I would like to thank Philip Armstrong of the Australian Counselling Association for allowing us to reproduce this article. It is good to view how our colleagues from the other side of the world face up to the challenges that we face in our professional lives.
Guidelines for Dealing with Suicidal Clients
- Clients* with suicidal thoughts sometimes seek help; that help is sometimes sought from Counsellors. While, short of a 24/7 ‘suicide watch’, it is not possible to stop the suicide of a determined client, it is possible to minimise the risk of such a tragic outcome.
- Counsellors should be aware that these tragic consequences are threefold:
- for the client
- for the client’s family and friendship groups
- for the client’s counsellor and any other allied health workers involved in the case**.
- The following guidelines (which are taken to include other relevant ACA (INC) documents such as the Code of Ethics and Practice etc.) are provided to highlight several principles that ACA (INC) registered counsellors and members need to make themselves aware of when dealing with clients in this risk group. They are not intended as a guide as to how to practice and nor should they be used or taken as such.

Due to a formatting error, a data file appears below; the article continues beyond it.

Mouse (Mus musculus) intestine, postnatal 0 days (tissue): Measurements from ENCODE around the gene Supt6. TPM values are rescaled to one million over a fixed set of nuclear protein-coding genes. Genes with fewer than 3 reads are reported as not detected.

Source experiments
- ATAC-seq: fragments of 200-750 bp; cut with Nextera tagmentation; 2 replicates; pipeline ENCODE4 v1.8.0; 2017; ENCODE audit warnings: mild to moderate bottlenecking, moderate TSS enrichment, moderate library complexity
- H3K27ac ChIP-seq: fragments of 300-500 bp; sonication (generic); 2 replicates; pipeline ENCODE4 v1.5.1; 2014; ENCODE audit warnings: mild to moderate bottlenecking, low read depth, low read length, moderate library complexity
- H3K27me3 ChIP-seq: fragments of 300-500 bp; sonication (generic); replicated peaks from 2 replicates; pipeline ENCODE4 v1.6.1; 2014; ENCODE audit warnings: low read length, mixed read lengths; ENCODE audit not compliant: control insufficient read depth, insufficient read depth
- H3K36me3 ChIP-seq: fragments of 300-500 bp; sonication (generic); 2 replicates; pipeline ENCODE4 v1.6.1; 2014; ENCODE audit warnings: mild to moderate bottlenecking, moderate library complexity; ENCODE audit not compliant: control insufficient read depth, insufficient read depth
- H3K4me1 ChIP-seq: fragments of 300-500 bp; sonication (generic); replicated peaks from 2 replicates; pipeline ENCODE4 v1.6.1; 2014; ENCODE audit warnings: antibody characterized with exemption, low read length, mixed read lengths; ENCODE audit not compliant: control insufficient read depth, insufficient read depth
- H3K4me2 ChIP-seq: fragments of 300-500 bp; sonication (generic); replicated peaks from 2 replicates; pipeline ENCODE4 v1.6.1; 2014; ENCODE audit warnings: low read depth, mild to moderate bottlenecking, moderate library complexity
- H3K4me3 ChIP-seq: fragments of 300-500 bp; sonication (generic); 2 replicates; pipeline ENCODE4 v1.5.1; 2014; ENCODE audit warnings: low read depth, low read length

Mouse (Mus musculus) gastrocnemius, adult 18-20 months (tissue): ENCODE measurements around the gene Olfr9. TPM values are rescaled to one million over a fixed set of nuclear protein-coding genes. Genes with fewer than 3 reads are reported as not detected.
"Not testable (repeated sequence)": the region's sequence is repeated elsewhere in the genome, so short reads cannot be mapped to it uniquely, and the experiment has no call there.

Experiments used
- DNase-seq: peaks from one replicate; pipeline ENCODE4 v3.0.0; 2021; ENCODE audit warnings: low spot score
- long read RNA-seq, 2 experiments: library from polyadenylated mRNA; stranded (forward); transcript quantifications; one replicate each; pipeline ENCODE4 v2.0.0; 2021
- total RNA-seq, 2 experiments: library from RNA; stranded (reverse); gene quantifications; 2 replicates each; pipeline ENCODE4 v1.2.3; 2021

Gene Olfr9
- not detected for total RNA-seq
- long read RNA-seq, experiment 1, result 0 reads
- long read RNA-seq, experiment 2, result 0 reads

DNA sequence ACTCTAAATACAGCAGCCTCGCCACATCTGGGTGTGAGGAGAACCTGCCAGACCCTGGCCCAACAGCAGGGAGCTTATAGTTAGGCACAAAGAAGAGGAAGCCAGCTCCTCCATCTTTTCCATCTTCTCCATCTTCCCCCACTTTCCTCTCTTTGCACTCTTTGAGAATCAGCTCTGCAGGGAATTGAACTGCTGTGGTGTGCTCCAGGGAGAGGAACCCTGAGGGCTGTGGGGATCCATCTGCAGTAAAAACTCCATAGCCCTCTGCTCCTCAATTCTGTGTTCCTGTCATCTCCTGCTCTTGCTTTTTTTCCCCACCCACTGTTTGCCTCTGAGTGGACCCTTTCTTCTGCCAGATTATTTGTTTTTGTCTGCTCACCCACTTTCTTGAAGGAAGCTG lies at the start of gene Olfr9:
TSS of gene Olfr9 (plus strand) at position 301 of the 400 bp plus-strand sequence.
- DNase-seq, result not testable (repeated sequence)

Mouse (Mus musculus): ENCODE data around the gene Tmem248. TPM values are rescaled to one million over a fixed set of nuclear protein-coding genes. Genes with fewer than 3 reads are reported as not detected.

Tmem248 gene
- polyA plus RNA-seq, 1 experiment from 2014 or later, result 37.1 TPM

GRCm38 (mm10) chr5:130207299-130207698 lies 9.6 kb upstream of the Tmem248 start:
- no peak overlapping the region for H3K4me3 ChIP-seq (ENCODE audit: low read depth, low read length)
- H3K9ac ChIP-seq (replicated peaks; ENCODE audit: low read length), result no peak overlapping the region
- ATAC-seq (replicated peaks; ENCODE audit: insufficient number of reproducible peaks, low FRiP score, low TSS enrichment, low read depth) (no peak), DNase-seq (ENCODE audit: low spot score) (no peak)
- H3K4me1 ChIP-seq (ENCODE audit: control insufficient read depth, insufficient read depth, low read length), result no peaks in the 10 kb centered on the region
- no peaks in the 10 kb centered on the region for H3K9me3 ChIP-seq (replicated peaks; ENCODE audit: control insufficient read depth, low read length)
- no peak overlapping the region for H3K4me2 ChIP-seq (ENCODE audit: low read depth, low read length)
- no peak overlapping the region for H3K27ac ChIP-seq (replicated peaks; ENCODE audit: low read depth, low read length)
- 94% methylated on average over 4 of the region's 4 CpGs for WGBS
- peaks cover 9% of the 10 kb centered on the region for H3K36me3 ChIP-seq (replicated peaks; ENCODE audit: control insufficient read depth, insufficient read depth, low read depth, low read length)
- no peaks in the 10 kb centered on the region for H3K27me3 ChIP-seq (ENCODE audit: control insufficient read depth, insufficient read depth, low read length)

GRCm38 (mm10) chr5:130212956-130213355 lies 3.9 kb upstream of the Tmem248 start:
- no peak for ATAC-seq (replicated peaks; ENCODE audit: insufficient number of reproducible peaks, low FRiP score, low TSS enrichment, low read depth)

- Counsellors should be aware of possible legal implications when working with all clients, but particularly, due to the emotional and wide-ranging consequences, when working with those at risk of suicide. Counsellors, while part of a caring profession where the welfare of the client is considered the priority, need to be familiar with their obligations under the various State Health Rights Commissions and the ACA (INC) Code of Ethics and Practice and Complaint Procedural Guidelines.
To read full text please click on Australian Counselling Association